L is for . . .

Literal or Literary (and a smidgen about Transfiguration for that upcoming Sunday)

I confess…I hesitate about taking miracles literally. Jesus lived in a “pre-scientific” world. If something couldn’t be explained, it was labeled a miracle. Additionally, others beside Jesus were considered “miracle workers.”

And, literarily speaking, many of Jesus’ miracles were parallels with the Jewish/Hebrew literature. Manna from heaven fed Moses and the Israelites in the wilderness. Of course the Gospel writers wanted Jesus to have a “miraculous” feeding, also in the wilderness, also with a group of people.

Or this . . . Jesus was transfigured on the mountaintop. Moses (yes, him again) and Elijah make a token appearance. As Jesus’ face glows, isn’t this really a literary reference to Moses the lawgiver after he’s been in the Holy presence? Once, after being “exposed” to Holy, Moses’ skin glowed. It was enough to cause the Israelites to request that the old lawgiver veil his face. Jesus and Moses demonstrated that even sunscreen with a high SPF won’t matter if you hang around God.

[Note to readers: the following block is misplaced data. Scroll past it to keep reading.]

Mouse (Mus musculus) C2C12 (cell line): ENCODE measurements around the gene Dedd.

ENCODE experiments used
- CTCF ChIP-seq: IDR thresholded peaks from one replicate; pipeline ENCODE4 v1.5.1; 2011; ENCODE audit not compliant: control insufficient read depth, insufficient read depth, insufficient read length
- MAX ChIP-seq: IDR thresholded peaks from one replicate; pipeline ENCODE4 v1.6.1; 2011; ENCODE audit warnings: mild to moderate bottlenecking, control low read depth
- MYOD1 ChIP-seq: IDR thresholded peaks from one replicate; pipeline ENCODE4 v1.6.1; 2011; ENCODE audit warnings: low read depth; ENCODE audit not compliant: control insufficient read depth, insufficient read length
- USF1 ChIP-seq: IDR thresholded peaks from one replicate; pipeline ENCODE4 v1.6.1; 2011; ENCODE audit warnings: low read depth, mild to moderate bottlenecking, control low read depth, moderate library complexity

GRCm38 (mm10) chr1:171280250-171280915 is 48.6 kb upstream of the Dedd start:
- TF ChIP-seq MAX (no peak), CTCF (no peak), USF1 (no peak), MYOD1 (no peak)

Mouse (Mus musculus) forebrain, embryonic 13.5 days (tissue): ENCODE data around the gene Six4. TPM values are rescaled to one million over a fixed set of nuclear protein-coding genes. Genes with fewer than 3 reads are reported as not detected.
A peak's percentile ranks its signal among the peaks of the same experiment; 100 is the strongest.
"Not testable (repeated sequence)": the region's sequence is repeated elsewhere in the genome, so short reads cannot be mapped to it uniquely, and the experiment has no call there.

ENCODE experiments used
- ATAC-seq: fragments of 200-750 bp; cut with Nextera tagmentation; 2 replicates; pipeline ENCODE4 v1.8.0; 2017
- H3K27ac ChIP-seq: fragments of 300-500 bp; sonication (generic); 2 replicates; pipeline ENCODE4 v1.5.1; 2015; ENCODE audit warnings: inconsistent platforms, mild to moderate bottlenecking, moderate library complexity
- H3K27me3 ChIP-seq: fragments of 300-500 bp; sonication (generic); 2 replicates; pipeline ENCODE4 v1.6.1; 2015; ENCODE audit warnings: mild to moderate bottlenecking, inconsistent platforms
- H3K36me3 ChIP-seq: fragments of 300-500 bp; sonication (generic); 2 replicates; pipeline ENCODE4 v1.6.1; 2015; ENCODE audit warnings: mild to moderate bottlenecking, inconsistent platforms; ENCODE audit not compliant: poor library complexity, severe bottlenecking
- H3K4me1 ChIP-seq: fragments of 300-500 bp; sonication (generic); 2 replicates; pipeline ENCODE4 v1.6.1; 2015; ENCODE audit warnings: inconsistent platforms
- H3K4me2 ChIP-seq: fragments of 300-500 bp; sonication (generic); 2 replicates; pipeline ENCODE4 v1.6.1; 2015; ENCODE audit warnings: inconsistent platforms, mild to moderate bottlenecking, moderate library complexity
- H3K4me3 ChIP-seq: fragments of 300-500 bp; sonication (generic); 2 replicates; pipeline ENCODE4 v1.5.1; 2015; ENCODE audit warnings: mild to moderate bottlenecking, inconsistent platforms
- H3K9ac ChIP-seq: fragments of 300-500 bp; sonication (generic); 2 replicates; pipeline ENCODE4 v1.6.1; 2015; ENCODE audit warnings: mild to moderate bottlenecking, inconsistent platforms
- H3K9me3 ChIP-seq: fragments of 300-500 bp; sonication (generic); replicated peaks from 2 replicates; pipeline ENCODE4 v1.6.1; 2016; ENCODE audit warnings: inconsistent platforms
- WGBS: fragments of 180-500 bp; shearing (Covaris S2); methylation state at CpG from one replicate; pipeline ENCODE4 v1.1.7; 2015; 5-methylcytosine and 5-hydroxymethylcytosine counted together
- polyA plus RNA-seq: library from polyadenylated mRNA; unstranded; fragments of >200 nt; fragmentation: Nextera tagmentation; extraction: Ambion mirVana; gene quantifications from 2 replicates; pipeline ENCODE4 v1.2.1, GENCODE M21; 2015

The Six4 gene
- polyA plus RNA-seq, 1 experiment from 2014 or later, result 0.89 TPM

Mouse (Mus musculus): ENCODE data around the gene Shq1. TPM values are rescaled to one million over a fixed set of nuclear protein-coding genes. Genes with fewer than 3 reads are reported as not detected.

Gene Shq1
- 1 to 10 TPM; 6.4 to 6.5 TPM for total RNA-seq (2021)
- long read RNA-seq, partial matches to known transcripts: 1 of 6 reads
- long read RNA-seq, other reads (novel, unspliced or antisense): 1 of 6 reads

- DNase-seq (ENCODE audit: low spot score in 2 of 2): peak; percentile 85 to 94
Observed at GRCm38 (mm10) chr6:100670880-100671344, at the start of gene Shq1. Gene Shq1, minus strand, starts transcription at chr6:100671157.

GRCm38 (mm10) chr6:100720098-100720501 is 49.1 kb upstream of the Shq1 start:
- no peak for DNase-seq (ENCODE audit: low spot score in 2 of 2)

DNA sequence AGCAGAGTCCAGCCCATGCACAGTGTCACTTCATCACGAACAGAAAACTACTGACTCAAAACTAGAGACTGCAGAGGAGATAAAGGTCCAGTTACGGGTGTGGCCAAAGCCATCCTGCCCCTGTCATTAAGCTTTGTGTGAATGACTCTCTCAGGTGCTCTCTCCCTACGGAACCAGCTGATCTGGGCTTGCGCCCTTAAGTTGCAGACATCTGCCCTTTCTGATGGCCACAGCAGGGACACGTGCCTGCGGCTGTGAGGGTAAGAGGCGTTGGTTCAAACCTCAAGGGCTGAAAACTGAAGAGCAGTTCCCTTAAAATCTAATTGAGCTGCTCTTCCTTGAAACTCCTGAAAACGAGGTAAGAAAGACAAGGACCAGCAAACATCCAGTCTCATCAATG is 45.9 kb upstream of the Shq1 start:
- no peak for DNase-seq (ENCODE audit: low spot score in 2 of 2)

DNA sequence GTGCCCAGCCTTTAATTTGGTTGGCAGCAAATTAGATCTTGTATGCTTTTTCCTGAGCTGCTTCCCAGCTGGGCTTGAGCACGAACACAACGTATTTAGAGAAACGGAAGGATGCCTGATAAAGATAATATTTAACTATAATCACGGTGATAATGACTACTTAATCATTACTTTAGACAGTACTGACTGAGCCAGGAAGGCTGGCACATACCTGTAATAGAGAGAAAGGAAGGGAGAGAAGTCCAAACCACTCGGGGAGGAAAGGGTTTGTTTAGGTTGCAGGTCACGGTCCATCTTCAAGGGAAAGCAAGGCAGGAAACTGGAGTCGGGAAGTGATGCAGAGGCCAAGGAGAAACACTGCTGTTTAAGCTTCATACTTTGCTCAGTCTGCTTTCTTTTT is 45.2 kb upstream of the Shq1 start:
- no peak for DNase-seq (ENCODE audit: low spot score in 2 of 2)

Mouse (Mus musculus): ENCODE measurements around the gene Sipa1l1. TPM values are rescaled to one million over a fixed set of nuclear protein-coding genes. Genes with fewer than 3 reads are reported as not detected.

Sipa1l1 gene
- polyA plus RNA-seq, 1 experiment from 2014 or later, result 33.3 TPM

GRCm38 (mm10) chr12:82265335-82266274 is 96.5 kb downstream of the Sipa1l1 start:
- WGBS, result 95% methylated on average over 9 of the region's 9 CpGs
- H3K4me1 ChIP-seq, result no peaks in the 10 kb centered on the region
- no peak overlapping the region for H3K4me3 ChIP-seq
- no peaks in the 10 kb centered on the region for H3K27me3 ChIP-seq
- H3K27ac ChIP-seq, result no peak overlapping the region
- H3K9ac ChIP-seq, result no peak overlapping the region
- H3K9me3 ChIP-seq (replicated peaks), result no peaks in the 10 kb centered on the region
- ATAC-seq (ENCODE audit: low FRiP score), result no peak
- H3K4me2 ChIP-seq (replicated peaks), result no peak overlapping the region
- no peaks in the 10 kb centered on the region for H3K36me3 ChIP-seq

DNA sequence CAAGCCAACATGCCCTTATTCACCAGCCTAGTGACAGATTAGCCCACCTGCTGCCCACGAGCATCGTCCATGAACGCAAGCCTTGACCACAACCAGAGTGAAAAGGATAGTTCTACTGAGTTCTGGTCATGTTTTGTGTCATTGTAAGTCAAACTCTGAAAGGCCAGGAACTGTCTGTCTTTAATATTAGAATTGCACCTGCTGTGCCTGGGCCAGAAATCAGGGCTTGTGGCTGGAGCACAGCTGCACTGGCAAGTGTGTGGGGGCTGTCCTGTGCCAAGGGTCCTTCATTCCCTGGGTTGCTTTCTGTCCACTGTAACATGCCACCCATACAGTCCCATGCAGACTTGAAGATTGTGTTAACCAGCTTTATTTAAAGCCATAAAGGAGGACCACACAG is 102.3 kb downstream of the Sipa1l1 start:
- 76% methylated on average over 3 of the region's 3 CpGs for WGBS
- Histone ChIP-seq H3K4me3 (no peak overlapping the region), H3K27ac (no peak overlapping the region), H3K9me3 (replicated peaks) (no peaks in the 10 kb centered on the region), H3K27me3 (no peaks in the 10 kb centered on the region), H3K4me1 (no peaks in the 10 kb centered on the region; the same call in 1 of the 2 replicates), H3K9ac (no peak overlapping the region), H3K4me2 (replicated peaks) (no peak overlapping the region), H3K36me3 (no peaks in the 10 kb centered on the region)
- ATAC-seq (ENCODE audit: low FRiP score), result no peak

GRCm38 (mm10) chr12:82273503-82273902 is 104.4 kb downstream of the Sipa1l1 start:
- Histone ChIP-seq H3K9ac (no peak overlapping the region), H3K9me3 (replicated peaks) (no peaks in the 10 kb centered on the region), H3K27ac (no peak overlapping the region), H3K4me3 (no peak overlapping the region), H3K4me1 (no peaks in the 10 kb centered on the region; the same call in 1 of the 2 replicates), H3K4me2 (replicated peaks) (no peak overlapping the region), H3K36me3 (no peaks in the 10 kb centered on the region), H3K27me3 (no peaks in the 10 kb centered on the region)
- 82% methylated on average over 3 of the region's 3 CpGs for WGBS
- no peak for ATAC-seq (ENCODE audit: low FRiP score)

I’m cynical, wary and a skeptic. Yup, that’s me.

Still, in literal or literary way, I’m thankful for the presence of the miracles. I am more “comfortable” imagining the feeding of the five thousand was about people sharing food or that Jesus’ bright face was another variation of the faithful storyteller’s belief that light overcomes darkness or . . .

But just a bit of me, skeptic that I am, ignores rational explanations and remembers: not everything can be explained. That unsettles me. Miracles unsettle me . . . they are a Holy rug yanked from under my self-assured, logical legs. And that feeling is sometimes where and how my faith is best nurtured.

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  1. Here’s a question for you. What does it mean to “believe in” a metaphor? Open up your William James /C. S. Peirce gospel on pragmatism and recite after me: Belief means how we act differently because of our belief in that statement. How do we act differently because we believe in the Transfiguration?

    1. I’ll be cantankerous and have you answer first . . . do you act/belief differently if the Transfiguration is treated as metaphor compared to, say, a “fact” or a “shared memory of faith?”

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